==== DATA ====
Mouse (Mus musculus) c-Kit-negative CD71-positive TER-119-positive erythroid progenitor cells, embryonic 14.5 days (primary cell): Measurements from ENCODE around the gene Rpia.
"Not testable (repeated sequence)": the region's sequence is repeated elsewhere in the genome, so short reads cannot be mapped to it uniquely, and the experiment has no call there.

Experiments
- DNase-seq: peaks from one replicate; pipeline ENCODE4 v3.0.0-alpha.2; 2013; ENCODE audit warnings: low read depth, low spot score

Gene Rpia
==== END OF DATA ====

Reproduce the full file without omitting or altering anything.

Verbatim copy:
Mouse (Mus musculus) c-Kit-negative CD71-positive TER-119-positive erythroid progenitor cells, embryonic 14.5 days (primary cell): Measurements from ENCODE around the gene Rpia.
"Not testable (repeated sequence)": the region's sequence is repeated elsewhere in the genome, so short reads cannot be mapped to it uniquely, and the experiment has no call there.

Experiments
- DNase-seq: peaks from one replicate; pipeline ENCODE4 v3.0.0-alpha.2; 2013; ENCODE audit warnings: low read depth, low spot score

Gene Rpia